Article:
Haus Schwatz: Cati's DC Real Estate

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Drain, Drain, Go Away...

Help!!  This one is for you house doctors, you diagnosticians of home anatomy. 

It happens all the time, especially in the DC area where former swamp land and clay soil have formed a hostile union:  mold in the basement, wet carpets, rotten doorposts, peeling paint, a nasty, mildewy smell, and all the  other indications of chronic water intrusion.

Such we found in an otherwise beautiful and well-kept house.  The inspector thought that a detached downspout/drain extension pipe might have been the reason water was standing at that corner of the house, and a visit to the property in the rain seemed to confirm this.  The water came down the downspout, massively backed right out of the pipe, and then formed a deep puddle at the green, discolored brick foundation right above the mold downstairs.

Another question we were left with was where the buried extension pipe--once it was re-attached to the downspout-- surfaced.  The buried extensions in the front of the house all visibly drain to the street, but there are no indications as to where the back pipes might daylight--we thoroughly searched lawn, shrubs, retaining walls, all lower parts of the property. 

The answer we got from the seller and (via the listing agent) from the contractor they hired was that the pipe was just buried and ended somewhere in the ground, albeit further away from the house. 

Ehm, excuse me?  Would that not mean the rain water had nowhere to go in the clay?  That it would back up again in a heavy rain and then--if not coming loose at the downspout--go straight over the gutter?  And then accumulate at the same corner of the house again?

I'm confused. Please advise. The closing is tomorrow.  I don't want my clients--one of whom suffers from allergic asthma--have that mold come back right away.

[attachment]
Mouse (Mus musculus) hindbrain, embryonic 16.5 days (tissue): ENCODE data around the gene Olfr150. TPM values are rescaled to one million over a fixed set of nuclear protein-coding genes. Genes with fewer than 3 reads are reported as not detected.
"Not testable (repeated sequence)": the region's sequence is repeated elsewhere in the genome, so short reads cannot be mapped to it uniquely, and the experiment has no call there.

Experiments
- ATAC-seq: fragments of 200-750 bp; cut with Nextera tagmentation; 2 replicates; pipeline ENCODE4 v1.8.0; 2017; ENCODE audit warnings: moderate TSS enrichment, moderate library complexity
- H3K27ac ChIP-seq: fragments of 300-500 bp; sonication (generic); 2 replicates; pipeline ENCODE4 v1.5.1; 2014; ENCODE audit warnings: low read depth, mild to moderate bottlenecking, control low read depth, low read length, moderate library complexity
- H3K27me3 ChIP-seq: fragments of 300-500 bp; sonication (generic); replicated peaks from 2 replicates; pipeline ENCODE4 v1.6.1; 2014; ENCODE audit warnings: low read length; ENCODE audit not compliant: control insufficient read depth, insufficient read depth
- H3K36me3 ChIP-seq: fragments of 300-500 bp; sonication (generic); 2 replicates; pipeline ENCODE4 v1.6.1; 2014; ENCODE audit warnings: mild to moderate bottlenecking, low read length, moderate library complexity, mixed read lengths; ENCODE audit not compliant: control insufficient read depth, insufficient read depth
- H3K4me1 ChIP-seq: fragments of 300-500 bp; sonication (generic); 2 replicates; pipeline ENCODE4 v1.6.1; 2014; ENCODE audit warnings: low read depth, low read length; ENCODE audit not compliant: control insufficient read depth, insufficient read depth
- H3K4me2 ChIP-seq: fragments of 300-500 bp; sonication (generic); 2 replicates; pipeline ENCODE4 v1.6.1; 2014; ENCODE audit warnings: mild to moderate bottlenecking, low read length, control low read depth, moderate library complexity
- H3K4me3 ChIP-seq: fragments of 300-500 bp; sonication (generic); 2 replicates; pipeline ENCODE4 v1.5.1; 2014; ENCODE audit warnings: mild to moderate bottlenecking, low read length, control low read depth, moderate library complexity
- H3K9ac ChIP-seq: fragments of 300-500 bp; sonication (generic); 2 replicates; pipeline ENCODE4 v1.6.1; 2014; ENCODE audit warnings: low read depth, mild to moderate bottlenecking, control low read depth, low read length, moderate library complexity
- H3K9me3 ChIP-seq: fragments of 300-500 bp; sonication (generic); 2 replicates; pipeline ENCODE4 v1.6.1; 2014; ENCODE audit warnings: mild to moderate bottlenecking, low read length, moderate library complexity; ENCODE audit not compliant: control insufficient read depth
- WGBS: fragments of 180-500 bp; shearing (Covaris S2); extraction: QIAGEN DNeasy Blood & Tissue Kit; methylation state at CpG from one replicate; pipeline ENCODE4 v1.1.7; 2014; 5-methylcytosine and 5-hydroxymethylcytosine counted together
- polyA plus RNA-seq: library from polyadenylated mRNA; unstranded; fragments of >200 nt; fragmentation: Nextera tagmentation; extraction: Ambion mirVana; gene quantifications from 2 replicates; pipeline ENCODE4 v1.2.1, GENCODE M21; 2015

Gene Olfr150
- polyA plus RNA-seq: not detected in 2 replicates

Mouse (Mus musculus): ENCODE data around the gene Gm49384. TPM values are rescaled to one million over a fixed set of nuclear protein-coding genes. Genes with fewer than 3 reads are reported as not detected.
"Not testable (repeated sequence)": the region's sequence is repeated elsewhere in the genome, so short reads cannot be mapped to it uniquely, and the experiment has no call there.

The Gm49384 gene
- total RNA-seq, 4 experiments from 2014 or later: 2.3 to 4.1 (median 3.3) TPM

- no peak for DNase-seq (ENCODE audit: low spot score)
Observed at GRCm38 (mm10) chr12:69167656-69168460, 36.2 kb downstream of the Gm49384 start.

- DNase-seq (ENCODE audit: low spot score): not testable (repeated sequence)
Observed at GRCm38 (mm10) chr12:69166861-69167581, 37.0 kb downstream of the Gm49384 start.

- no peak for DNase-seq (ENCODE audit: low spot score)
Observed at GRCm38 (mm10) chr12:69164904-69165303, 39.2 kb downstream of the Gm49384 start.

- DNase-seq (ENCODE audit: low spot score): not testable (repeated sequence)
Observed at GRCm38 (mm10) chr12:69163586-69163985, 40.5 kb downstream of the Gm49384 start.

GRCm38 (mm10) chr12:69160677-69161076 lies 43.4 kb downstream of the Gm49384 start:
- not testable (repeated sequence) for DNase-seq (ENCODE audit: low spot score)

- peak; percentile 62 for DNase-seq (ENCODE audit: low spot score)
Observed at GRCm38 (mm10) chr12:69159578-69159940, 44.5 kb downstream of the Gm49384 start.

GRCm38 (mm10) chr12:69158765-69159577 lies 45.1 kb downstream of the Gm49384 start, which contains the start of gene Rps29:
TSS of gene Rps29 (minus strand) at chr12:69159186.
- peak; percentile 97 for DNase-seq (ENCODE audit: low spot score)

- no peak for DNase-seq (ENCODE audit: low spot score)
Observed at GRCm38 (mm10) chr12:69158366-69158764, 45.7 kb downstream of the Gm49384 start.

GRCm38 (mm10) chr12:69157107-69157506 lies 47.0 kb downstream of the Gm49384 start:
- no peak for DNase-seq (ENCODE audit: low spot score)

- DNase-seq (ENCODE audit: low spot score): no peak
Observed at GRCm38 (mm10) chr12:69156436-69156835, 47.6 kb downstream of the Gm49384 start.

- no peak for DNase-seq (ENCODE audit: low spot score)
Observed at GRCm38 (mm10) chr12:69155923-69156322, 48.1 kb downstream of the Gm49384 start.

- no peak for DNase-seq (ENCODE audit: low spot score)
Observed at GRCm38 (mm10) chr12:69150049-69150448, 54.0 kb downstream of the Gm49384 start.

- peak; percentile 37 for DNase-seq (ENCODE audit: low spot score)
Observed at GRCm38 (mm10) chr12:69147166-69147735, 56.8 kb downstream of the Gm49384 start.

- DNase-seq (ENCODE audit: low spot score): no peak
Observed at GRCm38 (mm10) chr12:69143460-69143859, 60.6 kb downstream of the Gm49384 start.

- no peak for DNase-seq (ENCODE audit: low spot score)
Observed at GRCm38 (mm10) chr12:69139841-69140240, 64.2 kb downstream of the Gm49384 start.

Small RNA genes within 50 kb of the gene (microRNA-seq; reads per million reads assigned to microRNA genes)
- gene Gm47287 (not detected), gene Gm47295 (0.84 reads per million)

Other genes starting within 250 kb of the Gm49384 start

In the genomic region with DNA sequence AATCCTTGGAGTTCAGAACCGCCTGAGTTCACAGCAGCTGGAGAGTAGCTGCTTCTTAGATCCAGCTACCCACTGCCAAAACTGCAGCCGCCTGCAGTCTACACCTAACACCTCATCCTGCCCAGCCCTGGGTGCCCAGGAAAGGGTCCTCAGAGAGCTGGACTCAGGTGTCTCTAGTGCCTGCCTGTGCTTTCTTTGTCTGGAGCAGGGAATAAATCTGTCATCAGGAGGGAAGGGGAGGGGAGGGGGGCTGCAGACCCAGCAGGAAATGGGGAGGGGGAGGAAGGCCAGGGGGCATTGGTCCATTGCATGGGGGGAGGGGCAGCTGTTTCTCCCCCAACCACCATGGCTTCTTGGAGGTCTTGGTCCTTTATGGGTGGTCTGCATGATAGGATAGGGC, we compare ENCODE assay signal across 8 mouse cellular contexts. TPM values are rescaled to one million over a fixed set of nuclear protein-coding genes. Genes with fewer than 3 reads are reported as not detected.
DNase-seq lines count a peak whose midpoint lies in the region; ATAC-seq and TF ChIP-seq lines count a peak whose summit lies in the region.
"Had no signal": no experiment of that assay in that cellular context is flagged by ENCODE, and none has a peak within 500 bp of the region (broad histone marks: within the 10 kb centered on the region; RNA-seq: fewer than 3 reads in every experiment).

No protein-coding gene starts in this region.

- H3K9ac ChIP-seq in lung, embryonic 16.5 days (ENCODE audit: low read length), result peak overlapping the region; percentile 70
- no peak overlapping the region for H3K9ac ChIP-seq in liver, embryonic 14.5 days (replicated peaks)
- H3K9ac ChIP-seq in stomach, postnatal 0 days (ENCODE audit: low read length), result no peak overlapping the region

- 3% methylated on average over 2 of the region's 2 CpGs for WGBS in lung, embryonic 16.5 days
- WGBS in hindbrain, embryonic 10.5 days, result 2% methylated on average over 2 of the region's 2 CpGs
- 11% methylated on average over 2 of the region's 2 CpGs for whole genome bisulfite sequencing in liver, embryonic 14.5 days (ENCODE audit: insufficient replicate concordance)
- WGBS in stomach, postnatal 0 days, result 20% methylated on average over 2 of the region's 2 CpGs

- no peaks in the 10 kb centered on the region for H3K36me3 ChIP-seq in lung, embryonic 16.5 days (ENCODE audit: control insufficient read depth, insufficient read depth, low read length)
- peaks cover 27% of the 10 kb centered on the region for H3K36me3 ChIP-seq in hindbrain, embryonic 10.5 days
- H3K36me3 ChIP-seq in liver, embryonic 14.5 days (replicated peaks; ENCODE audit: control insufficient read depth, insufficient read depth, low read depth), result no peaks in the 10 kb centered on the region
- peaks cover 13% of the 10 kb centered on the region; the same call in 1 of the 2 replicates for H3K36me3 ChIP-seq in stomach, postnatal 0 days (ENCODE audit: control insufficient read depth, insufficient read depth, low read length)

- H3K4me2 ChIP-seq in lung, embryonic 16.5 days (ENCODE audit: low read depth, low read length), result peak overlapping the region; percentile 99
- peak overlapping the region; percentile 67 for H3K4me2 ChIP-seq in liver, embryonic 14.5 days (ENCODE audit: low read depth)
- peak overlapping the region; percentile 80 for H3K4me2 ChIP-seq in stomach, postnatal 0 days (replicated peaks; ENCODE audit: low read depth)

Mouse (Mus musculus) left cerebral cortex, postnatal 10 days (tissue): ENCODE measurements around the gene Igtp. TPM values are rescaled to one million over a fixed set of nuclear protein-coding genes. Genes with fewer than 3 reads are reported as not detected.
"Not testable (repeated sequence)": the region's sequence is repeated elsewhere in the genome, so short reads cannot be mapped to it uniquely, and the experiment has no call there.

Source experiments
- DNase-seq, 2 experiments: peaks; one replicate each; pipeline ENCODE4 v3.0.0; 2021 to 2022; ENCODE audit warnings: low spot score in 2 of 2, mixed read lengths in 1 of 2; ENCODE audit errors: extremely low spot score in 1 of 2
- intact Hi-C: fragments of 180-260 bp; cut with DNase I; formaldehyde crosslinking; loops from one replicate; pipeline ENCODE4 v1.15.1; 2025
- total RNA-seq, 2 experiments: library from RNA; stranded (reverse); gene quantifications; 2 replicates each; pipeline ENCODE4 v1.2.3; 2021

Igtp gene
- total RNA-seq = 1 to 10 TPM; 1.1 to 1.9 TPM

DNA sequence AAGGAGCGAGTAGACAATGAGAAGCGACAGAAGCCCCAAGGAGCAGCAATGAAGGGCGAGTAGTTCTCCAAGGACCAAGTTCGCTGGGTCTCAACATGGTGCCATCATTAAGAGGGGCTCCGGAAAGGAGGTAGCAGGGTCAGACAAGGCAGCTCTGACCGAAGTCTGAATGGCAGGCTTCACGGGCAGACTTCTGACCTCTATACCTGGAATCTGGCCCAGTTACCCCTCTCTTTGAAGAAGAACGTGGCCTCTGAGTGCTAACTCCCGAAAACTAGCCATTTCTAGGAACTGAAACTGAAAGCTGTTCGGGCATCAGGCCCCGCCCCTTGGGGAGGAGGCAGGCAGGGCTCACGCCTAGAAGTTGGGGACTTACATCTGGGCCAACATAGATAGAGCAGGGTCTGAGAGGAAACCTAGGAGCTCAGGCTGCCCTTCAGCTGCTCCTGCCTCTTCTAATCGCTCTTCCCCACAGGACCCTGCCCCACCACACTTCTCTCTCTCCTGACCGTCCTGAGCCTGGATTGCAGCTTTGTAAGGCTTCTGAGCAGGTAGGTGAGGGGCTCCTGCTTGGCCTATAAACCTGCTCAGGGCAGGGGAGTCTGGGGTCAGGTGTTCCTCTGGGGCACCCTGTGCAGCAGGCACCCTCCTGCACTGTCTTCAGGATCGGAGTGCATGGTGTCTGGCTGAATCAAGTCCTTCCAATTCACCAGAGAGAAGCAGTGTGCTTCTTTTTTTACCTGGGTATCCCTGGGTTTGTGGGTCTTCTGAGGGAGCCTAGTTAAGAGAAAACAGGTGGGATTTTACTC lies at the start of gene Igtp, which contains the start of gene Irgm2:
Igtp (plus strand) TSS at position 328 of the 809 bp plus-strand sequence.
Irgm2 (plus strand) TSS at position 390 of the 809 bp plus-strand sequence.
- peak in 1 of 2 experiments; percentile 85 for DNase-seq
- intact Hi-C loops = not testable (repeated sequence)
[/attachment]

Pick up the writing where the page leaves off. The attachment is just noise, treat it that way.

© 2012, Catarina Bannier 

www.BannierHomes.com

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Comment balloon 6 commentsCatarina Bannier • November 04 2010 03:28PM

Comments

Oh Cati- I am sorry to hear this. Sadly, I have no answers to offer up.  Good luck.  

Posted by Marcie Sandalow, Bethesda Chevy Chase DC real estate (Marcie Sandalow Evers & Company Real Estate 301.758.4894 ) almost 7 years ago

Thanks, Marcie...  I just talked to the inspector again, and he said there's a possibility that the pipe goes in to the main drain or a storm drain, or that there might be a buried dry well--no way of kowing, though.  Urgh.

Posted by Catarina Bannier, DC Real Estate The Smart And Fun Way (Evers & Co. Real Estate) almost 7 years ago

Cati, yuk!  But it does sound like it can be fixed.  Can't you just dig it up and bury it properly? 

Posted by Patricia Kennedy, For Your Home in the Capital (Evers & Company Real Estate, Inc.) almost 7 years ago
Well—that's what they did. The million-dollar question is just: does it go anywhere, or does it just end up in the ground somewhere. The latter really wouldn't be acceptable, but that's what the seller told us. Urgh.
Posted by Catarina Bannier, DC Real Estate The Smart And Fun Way (Evers & Co. Real Estate) almost 7 years ago

I hate last minute glitches.  I hope you were able to put this to right and have a satisfactory closing.

Posted by Susan Mangigian, Chester & Delaware County Homes, Delaware and Ches (RE/MAX Preferred, West Chester, PA, RS152252A) almost 7 years ago

Thanks, Susan!  And yes, we solved it...turned out owner/agent had just given us wrong information, or better, the well-meaning owner didn't know what he was talking about.  I called their contractor before settlement (his number was on a bill they gave us), and he explained how the downspouts in the back of the house all drained into some sewer connection.  Boy, was I glad. 

Posted by Catarina Bannier, DC Real Estate The Smart And Fun Way (Evers & Co. Real Estate) almost 7 years ago

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